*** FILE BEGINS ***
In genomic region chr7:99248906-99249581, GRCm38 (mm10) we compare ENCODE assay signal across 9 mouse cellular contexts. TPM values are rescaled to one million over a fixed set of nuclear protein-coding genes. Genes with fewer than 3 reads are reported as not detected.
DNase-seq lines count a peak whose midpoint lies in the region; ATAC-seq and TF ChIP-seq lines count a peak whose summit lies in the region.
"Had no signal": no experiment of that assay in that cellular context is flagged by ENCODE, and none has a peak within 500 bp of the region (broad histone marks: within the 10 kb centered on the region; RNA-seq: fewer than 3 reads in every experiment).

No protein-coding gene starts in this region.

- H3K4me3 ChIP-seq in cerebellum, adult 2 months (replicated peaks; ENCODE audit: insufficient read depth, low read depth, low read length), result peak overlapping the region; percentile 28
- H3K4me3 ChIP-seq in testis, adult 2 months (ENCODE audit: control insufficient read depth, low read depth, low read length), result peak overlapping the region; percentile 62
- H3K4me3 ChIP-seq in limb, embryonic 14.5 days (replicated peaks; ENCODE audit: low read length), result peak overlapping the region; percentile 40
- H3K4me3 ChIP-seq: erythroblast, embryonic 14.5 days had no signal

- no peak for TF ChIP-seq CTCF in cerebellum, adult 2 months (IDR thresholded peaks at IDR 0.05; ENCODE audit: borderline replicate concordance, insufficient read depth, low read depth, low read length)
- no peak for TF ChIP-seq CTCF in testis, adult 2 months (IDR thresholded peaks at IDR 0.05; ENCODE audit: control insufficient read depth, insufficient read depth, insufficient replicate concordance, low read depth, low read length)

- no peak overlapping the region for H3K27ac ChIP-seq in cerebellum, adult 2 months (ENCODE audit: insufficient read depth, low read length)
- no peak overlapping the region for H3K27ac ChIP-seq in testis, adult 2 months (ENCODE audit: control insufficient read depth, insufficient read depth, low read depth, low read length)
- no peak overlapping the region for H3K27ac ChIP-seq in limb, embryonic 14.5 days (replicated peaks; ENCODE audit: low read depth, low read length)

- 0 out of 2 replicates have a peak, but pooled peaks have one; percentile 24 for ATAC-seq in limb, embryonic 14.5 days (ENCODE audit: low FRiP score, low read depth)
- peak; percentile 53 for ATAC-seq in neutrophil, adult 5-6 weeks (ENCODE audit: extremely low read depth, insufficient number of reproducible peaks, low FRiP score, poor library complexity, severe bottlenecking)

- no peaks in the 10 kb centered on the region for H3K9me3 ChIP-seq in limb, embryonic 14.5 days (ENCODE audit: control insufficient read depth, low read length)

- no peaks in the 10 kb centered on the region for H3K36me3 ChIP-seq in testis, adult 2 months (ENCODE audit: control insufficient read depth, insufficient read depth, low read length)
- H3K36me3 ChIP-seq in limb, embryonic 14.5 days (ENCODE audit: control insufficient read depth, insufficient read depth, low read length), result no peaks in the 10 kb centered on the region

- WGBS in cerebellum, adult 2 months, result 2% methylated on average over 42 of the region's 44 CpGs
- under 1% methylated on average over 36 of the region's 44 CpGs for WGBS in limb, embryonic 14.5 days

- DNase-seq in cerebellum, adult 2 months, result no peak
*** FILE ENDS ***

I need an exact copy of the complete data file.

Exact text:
In genomic region chr7:99248906-99249581, GRCm38 (mm10) we compare ENCODE assay signal across 9 mouse cellular contexts. TPM values are rescaled to one million over a fixed set of nuclear protein-coding genes. Genes with fewer than 3 reads are reported as not detected.
DNase-seq lines count a peak whose midpoint lies in the region; ATAC-seq and TF ChIP-seq lines count a peak whose summit lies in the region.
"Had no signal": no experiment of that assay in that cellular context is flagged by ENCODE, and none has a peak within 500 bp of the region (broad histone marks: within the 10 kb centered on the region; RNA-seq: fewer than 3 reads in every experiment).

No protein-coding gene starts in this region.

- H3K4me3 ChIP-seq in cerebellum, adult 2 months (replicated peaks; ENCODE audit: insufficient read depth, low read depth, low read length), result peak overlapping the region; percentile 28
- H3K4me3 ChIP-seq in testis, adult 2 months (ENCODE audit: control insufficient read depth, low read depth, low read length), result peak overlapping the region; percentile 62
- H3K4me3 ChIP-seq in limb, embryonic 14.5 days (replicated peaks; ENCODE audit: low read length), result peak overlapping the region; percentile 40
- H3K4me3 ChIP-seq: erythroblast, embryonic 14.5 days had no signal

- no peak for TF ChIP-seq CTCF in cerebellum, adult 2 months (IDR thresholded peaks at IDR 0.05; ENCODE audit: borderline replicate concordance, insufficient read depth, low read depth, low read length)
- no peak for TF ChIP-seq CTCF in testis, adult 2 months (IDR thresholded peaks at IDR 0.05; ENCODE audit: control insufficient read depth, insufficient read depth, insufficient replicate concordance, low read depth, low read length)

- no peak overlapping the region for H3K27ac ChIP-seq in cerebellum, adult 2 months (ENCODE audit: insufficient read depth, low read length)
- no peak overlapping the region for H3K27ac ChIP-seq in testis, adult 2 months (ENCODE audit: control insufficient read depth, insufficient read depth, low read depth, low read length)
- no peak overlapping the region for H3K27ac ChIP-seq in limb, embryonic 14.5 days (replicated peaks; ENCODE audit: low read depth, low read length)

- 0 out of 2 replicates have a peak, but pooled peaks have one; percentile 24 for ATAC-seq in limb, embryonic 14.5 days (ENCODE audit: low FRiP score, low read depth)
- peak; percentile 53 for ATAC-seq in neutrophil, adult 5-6 weeks (ENCODE audit: extremely low read depth, insufficient number of reproducible peaks, low FRiP score, poor library complexity, severe bottlenecking)

- no peaks in the 10 kb centered on the region for H3K9me3 ChIP-seq in limb, embryonic 14.5 days (ENCODE audit: control insufficient read depth, low read length)

- no peaks in the 10 kb centered on the region for H3K36me3 ChIP-seq in testis, adult 2 months (ENCODE audit: control insufficient read depth, insufficient read depth, low read length)
- H3K36me3 ChIP-seq in limb, embryonic 14.5 days (ENCODE audit: control insufficient read depth, insufficient read depth, low read length), result no peaks in the 10 kb centered on the region

- WGBS in cerebellum, adult 2 months, result 2% methylated on average over 42 of the region's 44 CpGs
- under 1% methylated on average over 36 of the region's 44 CpGs for WGBS in limb, embryonic 14.5 days

- DNase-seq in cerebellum, adult 2 months, result no peak